Countless films and television programs have depicted fictional, futuristic worlds where flying cars and robot servants are the norm, and telephones and airplane travel are a thing of the past, but perhaps no cinematic prediction is as prolific as Back to the Future Part II. After many false alarms for fans caused by incorrect dates in photoshopped images on the Internet, Oct. 21, 2015 really is the day that time-travelers Marty McFly and Doc Brown visit in the 1989 film.
Doc and Marty reunited for the occasion to discuss some of the ways present day matches (and misses) the film's take on how 2015 would look.
Sure, we may not all be flying our cars and Dustbusters aren't quite considered antiques, but a surprising number of the film's predictions are spot on. Here are seven ways 2015 is like how Back to the Future envisioned.
One of the most memorable parts of Marty's journey to 2015 is when he is swallowed by a holographic shark promoting the fictitious Jaws 19 sequel. While holograms aren't yet part of the movie-going experience, 3-D movies are a huge hit today, with over a quarter of the population having attended one of the multidimensional flicks in 2014. The trend only looks to increase this year, with many 3-D showings of the upcoming Star Wars: The Force Awakens having sold out in minutes.
When Marty ordered a Pepsi at the futuristic Cafe '80s in 2015, he wasn't served the drink by a real-life person but by a Michael Jackson/Max Headroom-infused automated system. Our society is far from the point where food industry staff are unnecessary, but there are restaurants tinkering with the idea of a no-employee store. In 2014, a coffee shop in North Dakota made headlines by having no staff whatsoever, where customers adhere to an honor system when preparing and purchasing their drinks. McDonald's has also experimented with self-serving kiosks where customers can order and pay for their food without ever having to interact with staff.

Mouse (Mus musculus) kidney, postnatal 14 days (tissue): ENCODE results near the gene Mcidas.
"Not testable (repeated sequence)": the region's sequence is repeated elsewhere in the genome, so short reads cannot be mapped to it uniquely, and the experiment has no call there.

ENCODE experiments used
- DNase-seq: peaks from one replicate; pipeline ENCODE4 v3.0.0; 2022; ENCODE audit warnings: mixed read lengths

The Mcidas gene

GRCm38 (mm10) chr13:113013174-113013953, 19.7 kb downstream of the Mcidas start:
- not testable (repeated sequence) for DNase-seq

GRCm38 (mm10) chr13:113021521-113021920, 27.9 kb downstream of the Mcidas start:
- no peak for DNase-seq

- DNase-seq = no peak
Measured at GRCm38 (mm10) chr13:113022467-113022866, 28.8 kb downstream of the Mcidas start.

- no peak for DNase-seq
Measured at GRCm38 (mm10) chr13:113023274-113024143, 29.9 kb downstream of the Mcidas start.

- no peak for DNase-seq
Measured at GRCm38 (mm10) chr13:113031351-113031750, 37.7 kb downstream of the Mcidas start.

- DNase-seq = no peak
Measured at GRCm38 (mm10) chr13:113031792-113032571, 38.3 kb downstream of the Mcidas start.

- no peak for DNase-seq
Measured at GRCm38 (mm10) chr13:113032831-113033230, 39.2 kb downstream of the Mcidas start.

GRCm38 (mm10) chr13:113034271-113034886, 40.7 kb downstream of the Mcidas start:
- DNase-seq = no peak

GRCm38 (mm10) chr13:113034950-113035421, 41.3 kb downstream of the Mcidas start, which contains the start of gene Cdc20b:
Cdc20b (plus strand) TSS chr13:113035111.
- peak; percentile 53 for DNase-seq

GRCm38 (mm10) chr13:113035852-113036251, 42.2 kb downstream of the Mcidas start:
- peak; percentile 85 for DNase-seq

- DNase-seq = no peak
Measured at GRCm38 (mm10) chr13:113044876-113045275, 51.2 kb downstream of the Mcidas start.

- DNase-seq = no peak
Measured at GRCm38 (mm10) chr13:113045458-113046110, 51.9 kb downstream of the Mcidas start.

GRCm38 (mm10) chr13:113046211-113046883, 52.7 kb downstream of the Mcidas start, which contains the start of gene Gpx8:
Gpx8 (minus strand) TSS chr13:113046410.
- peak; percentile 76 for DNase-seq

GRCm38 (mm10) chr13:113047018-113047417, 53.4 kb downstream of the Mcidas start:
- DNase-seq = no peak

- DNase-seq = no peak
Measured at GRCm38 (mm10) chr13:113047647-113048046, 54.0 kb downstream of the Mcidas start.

Who didn't wish they could just hop on a hoverboard and glide to their heart's anti-gravitational delight after watching Back to the Future Part II? The hoverboard-thirsty moviegoing masses were given an unexpected treat this August, when Lexus unveiled a video of their concept hoverboard in action, showing that the era of anti-gravitational transportation may be closer than we think.
Chicago Cubs potentially winning the World Series
One of the funniest tongue-in-cheek jokes of Back to the Future Part II was the announcement that the perennially unlucky Chicago Cubs had won the World Series in 2015. But the real 2015 Cubs proved they are no laughing matter, as they're currently battling in the MLB postseason for their own shot at the championship, which would be their first title since 1908. Don't trust your Gray's Sports Almanac though, as current Vegas odds for the Cubs to win the World Series are at 7-1.
Back to the Future Part II showed us that locks and doorknobs have gone the way of the past in favor of fingerprint scanners to allow people into homes. We're not at the point yet where we're throwing out all of our keys in favor of our phalanges, but with some cars, computers and even bank account information now being accessible by fingerprint, Back to the Future Part II definitely pointed in the right direction when it came to this technology.
Marty McFly's video calls with Needles and his supervisor Ito Fujitsu in Back to the Future Part II showed what type of digital communication may be available in the future. Looking at the popularity of video conferencing in 2015, Back to the Future Part II definitely hit the mark with this prediction. The use of Skype alone accounts for 3 billion minutes of calls each day, according to Microsoft. This doesn't include other digital applications like Apple's FaceTime, Google Hangouts and Cisco.
Out of all the futuristic technological devices available in 2015 in Back to the Future Part II, one of the silliest was when Lorraine McFly "hydrated" a pizza, instantly transforming a tiny pie into a family-sized meal. Believe it or not, "hydrating" foods is very much a real thing, used commonly by astronauts like Chris Hadfield when preparing meals aboard the International Space Station. For those of us still living on Earth, 2015 saw a significant advancement in pizza-preparation technology when Domino's announced you could order a pie simply by tweeting a Pizza emoji.
The Walt Disney Company is the parent company of Lucasfilm and this station.